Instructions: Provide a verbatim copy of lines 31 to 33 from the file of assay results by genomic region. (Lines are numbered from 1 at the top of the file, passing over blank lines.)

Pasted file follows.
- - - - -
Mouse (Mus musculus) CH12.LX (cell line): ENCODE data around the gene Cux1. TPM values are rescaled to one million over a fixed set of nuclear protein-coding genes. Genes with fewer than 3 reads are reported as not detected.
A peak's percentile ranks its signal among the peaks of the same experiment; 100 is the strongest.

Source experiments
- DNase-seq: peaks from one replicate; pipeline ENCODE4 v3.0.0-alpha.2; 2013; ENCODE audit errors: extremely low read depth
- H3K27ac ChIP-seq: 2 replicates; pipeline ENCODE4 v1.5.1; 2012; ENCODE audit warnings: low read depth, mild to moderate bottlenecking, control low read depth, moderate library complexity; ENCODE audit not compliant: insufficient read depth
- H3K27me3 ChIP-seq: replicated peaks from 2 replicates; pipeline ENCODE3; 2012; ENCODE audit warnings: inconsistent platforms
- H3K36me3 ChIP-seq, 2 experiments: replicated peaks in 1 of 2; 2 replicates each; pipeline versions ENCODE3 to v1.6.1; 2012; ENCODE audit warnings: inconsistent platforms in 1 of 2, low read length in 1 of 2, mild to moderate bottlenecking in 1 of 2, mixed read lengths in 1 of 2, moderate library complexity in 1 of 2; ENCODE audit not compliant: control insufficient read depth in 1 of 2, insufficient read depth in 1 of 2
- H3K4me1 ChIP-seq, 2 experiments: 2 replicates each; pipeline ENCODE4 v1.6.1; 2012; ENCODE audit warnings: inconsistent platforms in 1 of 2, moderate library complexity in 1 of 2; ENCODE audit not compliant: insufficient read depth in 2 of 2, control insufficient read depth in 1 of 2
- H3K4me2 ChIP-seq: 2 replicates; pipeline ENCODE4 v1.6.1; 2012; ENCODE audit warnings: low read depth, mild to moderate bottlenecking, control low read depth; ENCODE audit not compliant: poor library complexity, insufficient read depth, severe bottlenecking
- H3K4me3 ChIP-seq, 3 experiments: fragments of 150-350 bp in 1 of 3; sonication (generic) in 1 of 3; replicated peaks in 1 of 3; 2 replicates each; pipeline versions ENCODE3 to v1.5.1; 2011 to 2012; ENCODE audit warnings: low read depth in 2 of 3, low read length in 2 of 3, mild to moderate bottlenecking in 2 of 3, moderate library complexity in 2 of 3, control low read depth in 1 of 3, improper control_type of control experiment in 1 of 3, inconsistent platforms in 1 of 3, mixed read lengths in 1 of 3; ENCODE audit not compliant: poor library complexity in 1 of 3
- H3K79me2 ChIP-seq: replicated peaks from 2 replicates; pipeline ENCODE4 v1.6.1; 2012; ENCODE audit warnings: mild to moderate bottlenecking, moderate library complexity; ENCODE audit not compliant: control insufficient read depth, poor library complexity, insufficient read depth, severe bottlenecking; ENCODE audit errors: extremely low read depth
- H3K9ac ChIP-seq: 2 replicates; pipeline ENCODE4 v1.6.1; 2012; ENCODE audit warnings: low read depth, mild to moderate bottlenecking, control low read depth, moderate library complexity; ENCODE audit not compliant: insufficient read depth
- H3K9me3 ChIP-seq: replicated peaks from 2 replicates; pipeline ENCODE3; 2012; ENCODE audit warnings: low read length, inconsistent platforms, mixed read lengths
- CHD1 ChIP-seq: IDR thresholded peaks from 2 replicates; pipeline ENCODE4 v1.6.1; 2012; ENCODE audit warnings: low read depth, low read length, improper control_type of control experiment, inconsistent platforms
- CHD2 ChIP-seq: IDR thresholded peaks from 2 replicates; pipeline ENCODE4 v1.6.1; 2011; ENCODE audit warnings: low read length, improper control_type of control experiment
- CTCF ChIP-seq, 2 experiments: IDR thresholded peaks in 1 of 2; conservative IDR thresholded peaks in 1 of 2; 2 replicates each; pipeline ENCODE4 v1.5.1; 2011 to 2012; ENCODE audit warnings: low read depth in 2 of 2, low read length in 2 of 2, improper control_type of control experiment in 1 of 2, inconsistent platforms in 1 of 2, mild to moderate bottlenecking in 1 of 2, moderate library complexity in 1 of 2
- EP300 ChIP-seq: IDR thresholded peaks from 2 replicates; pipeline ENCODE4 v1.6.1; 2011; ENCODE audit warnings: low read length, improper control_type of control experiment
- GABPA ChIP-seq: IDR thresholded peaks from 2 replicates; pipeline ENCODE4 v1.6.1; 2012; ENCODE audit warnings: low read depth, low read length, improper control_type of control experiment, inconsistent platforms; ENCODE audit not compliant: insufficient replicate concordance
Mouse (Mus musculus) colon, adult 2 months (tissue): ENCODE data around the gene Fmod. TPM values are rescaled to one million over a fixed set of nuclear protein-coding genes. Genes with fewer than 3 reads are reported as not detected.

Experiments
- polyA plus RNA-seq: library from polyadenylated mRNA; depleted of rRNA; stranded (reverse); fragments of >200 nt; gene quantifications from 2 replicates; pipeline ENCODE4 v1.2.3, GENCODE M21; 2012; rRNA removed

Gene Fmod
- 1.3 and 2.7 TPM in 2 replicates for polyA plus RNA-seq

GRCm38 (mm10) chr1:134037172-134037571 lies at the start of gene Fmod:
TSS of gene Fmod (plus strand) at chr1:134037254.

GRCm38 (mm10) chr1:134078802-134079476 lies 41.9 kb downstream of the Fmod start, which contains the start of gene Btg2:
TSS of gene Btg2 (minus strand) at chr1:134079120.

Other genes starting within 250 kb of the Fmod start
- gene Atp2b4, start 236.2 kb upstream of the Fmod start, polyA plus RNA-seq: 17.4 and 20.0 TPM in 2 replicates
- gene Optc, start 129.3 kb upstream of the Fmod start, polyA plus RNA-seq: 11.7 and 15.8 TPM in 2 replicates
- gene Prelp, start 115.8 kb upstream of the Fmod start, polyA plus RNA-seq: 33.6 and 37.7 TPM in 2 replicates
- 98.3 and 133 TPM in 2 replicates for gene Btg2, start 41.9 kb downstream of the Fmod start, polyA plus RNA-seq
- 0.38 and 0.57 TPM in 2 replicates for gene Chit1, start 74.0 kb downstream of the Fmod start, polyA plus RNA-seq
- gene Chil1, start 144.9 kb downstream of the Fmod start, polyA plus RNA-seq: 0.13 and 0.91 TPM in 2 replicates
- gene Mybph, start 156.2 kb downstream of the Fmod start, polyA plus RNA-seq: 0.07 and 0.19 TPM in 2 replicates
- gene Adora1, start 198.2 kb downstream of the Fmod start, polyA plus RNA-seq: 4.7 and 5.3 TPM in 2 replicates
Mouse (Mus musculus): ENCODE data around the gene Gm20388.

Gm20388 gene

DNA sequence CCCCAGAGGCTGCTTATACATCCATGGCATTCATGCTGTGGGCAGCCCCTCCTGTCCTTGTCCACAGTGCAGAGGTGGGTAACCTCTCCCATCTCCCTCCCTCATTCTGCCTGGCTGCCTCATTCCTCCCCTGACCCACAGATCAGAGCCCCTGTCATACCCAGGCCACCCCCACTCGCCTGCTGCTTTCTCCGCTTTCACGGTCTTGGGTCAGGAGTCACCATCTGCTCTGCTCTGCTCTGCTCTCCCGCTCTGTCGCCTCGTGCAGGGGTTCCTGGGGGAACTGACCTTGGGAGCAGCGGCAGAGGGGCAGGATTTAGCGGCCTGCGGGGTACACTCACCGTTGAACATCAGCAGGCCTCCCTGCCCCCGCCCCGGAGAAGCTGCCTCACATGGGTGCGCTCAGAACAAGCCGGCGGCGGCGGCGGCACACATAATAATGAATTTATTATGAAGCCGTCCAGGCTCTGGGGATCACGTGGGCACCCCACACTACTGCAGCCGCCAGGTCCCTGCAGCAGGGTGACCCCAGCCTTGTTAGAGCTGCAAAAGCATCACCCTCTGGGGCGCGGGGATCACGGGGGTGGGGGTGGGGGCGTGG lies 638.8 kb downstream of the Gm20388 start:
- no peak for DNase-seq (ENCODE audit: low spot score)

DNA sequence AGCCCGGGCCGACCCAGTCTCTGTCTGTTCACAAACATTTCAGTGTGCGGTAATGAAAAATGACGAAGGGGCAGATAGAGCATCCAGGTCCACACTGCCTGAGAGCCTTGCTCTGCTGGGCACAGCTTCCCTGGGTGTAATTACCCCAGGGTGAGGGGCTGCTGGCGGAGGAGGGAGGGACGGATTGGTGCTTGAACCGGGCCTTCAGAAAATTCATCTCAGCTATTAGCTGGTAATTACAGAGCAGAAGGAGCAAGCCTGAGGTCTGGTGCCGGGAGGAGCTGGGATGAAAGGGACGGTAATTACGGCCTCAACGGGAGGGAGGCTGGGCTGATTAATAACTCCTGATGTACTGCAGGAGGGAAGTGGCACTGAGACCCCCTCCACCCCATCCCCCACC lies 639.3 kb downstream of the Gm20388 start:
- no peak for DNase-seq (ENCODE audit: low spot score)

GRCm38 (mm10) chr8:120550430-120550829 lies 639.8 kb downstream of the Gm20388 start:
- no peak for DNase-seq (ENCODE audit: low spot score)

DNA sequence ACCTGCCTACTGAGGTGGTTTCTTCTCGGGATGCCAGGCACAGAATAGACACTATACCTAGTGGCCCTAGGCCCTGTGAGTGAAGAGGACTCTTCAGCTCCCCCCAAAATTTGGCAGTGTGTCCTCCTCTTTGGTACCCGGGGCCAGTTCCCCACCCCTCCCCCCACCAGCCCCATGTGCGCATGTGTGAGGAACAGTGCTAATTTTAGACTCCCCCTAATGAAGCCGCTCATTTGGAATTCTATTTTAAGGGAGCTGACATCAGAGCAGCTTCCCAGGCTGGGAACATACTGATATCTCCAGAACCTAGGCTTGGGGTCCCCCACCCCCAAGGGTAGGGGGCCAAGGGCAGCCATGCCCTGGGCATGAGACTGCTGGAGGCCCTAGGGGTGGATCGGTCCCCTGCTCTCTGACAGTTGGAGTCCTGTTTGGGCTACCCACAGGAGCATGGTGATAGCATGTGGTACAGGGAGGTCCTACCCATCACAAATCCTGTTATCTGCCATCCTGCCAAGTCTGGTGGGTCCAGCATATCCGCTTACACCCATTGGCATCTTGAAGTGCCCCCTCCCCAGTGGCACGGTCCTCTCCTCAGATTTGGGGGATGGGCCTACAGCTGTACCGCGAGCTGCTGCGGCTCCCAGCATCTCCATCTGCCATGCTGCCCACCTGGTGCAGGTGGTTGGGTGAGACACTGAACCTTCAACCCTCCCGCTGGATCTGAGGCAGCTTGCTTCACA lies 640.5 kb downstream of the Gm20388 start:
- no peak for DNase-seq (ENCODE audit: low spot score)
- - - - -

- gene Prelp, start 115.8 kb upstream of the Fmod start, polyA plus RNA-seq: 33.6 and 37.7 TPM in 2 replicates
- 98.3 and 133 TPM in 2 replicates for gene Btg2, start 41.9 kb downstream of the Fmod start, polyA plus RNA-seq
- 0.38 and 0.57 TPM in 2 replicates for gene Chit1, start 74.0 kb downstream of the Fmod start, polyA plus RNA-seq